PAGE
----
Rodrigo Abd AP

We can't tell you where Hussam and Rania live, but we can tell you they used to live in Syria's capital, Damascus.

Hussam was a creative director at a small marketing company he founded with a friend. Rania was the morning host for a radio station owned by the cousin of Syrian President Bashar Assad.

Then came the protests all around Syria. Then came the phone call.

"The radio station called me, at home, and they said, 'Rania we have to say the truth,' " Rania says.

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6:03pm

Wed March 28, 2012
Middle East

Still Wounded, Baghdad Hosts Arab Summit

Originally published on Wed March 28, 2012 6:03 pm

Transcript

MELISSA BLOCK, HOST:

This is ALL THINGS CONSIDERED from NPR News. I'm Melissa Block. Here's another milestone for Iraq. For the first time in more than two decades, the Arab League is meeting in Baghdad. Little in the way of major policy is expected to come out of tomorrow's summit, but as NPR's Kelly McEvers reports, after years of violence and war, it's a marvel the gathering is happening at all.

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4:02am

Fri March 16, 2012
Middle East

A Death In Syria

Originally published on Fri March 16, 2012 11:14 am

Abdulrahman Abu Lebdeh was a Syrian protester who was killed last fall in his hometown of Tal Kalakh.
Courtesy of Abu Lebdeh family

The United Nations estimates some 8,000 people have been killed in Syria since the uprising began one year ago. One of them was Abdulrahman Abu Lebdeh, 24, who was killed in the town of Tal Kalakh last fall. His parents, his brother and one of his friends, who was also an activist, told the story of his life and death to NPR's Kelly McEvers and Lava Selo.

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12:01am

Fri March 16, 2012
Middle East

Revisiting The Spark That Kindled The Syrian Uprising

Originally published on Wed May 23, 2012 10:57 am

The Syrian uprising began a year ago. Here, a protester in Homs throws a tear gas canister back at security forces on Dec. 27, 2011.
AFP Getty Images

Last February, a group of young people were arrested for spray-painting graffiti on the walls of their school in the southern Syrian city of Daraa. They were beaten and interrogated. A year ago this Sunday, people went out to protest those arrests. And so began the Syrian uprising — an uprising that in some parts of Syria has turned into an armed insurgency and seen government troops respond with untold brutality. In all, thousands of people have died, with no clear end in sight.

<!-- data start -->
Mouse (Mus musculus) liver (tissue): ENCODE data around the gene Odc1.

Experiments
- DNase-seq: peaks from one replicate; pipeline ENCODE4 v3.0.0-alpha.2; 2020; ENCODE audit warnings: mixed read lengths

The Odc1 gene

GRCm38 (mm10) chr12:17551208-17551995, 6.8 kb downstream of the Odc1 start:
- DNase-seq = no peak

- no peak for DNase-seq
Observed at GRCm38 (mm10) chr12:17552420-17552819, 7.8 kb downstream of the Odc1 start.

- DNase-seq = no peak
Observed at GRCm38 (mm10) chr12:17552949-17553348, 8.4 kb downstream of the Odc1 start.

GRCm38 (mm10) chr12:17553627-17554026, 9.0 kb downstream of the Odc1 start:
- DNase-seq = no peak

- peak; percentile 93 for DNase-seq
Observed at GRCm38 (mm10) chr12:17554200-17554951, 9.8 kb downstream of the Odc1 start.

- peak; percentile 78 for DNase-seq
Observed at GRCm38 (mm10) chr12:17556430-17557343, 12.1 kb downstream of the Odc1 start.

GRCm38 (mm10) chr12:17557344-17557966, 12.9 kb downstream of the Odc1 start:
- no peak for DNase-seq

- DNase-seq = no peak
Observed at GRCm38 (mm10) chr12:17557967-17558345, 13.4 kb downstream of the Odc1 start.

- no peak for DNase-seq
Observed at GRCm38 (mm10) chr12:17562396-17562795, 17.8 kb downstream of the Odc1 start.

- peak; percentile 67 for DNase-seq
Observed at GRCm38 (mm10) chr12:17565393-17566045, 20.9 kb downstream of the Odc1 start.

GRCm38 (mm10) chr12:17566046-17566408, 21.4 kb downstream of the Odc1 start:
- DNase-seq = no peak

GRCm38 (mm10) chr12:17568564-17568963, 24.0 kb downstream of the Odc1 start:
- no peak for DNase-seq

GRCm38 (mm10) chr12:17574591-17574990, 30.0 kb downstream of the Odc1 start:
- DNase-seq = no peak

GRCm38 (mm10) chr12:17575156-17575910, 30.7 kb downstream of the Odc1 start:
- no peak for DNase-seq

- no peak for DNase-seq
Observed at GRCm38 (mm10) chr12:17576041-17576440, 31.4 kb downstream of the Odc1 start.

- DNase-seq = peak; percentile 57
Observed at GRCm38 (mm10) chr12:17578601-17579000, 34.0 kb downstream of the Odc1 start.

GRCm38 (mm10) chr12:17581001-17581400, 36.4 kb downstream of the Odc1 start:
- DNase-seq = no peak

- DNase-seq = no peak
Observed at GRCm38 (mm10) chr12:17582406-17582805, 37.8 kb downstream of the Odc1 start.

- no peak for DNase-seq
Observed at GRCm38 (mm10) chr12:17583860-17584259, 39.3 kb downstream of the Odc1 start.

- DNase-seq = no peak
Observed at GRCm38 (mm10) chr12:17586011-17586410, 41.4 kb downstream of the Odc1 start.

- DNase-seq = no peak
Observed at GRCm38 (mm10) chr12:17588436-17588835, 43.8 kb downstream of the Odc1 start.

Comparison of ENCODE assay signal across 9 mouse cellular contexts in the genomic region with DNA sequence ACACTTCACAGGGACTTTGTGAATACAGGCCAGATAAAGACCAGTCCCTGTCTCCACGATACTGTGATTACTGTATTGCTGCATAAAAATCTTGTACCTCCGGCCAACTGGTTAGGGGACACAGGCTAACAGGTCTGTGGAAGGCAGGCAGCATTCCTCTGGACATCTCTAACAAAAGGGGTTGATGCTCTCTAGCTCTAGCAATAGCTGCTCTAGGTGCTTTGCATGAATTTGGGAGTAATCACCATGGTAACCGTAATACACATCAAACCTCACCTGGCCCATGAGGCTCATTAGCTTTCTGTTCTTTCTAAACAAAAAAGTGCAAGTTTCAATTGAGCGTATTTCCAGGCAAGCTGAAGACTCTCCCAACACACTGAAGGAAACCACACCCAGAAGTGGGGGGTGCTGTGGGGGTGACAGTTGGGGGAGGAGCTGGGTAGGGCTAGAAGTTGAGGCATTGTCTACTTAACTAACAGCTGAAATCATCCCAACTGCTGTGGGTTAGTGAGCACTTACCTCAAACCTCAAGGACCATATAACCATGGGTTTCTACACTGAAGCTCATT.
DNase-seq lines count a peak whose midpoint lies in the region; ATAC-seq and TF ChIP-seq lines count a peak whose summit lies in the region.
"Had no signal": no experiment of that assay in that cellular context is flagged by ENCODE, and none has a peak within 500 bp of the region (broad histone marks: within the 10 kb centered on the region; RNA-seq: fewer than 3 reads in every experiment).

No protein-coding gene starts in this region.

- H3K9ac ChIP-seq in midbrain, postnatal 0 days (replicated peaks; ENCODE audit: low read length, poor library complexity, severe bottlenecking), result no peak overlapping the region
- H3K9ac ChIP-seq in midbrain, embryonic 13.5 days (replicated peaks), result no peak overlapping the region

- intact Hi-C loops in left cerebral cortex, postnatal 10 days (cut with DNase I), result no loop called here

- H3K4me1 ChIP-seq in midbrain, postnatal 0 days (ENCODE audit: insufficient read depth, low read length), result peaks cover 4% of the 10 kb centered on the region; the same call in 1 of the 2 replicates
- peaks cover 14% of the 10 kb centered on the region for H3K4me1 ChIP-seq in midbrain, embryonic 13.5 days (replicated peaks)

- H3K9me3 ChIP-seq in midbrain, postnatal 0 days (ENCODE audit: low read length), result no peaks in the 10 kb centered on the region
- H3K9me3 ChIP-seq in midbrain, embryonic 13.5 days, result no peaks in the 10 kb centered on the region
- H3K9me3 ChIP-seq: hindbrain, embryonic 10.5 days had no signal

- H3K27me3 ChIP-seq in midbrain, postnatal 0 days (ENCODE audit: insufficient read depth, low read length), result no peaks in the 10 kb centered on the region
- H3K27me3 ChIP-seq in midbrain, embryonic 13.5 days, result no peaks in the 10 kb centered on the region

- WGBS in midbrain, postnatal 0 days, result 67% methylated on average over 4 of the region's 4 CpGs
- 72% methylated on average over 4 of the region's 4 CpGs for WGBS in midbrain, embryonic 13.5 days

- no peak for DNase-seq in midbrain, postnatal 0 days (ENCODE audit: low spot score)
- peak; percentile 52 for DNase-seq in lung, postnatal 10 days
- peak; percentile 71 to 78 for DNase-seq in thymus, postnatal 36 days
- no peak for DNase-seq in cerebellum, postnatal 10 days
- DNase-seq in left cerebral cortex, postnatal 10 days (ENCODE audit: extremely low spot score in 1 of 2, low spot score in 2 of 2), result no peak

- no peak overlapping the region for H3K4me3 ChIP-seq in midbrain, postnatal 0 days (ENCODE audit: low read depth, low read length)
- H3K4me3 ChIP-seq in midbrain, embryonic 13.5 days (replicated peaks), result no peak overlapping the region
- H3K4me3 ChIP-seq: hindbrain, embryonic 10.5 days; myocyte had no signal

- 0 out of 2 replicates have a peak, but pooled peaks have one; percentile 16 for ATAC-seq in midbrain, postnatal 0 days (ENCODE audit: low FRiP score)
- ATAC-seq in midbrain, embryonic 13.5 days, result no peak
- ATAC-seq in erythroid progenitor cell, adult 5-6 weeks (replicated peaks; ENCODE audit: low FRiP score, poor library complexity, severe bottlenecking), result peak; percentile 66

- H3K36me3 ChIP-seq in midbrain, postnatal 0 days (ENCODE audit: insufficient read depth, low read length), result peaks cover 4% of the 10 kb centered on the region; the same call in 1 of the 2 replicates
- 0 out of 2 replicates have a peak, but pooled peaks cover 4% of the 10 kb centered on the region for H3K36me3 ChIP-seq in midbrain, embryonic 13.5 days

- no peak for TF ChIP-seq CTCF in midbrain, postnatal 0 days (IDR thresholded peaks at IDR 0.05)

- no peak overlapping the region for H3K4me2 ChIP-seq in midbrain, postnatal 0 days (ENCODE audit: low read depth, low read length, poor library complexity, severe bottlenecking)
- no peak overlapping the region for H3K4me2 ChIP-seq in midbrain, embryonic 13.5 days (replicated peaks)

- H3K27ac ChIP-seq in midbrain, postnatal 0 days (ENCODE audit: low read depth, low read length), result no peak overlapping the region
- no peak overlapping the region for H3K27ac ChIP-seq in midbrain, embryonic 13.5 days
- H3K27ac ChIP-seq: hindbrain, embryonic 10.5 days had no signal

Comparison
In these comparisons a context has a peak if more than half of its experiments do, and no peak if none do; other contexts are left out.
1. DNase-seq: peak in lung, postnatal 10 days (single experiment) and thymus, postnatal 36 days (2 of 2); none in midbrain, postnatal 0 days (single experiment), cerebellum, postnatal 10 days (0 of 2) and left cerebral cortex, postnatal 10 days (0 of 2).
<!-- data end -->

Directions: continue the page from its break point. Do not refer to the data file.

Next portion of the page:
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4:40pm

Thu March 15, 2012
Middle East

For Fleeing Syrians, Jordan Offers Bare-Bones Refuge

Originally published on Tue September 25, 2012 10:39 am

A family of Syrian refugees in a camp set up near the Jordanian city of Mafraq, near the Syrian border. Jordan has welcomed Syrian refugees, but has limited resources to help them.
Khalil Mazraawi AFP/Getty Images

If you're trying to escape the turmoil in Syria for the calm in Jordan, you have two choices.

You can go the legal way. Just get in a car and try to drive across the border. But that's not very easy these days. The Syrian government isn't letting many people out.

Or you can try the illegal way. Wait until nightfall, climb through a barbed-wire fence. It sounds dodgy, but if you make it over, you'll actually be welcomed by the Jordanian army. Troops will take your name, give you a drink of water, let you rest.

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8:01am

Sat March 3, 2012
Middle East

Red Cross Restricted As Killing Continues In Syria

The Syrian government continued shelling the city Homs overnight. The latest United Nations report estimates 7,500 people have been killed since unrest began nearly a year ago. The government has also continued to refuse entry to the International Committee of the Red Cross. NPR's Kelly McEvers reports.

5:02pm

Thu March 1, 2012
Middle East

Syrian Army Drives Rebels From Embattled City

Originally published on Fri March 2, 2012 12:17 am

Syrian mourners in Qusayr, a few miles outside Homs, carry the body of a man killed by shrapnel, during his funeral on Tuesday. After a month-long assault by the Syrian army, rebels were forced to retreat from Homs on Thursday.
Gianluigi Guercia AFP/Getty Images

A key rebel stronghold in the central Syrian city of Homs has fallen to the Syrian army.

Residents fled as government forces bombarded the city's Baba Amr neighborhood for nearly a month. On Thursday, the rebels withdrew.

When the Syrian uprising began nearly a year ago, Baba Amr saw regular, daily protests. Then after months of being shot, detained and tortured, protesters began taking up arms. Those armed civilians were later joined by defectors from the Syrian military, and together, they called themselves the Free Syrian Army.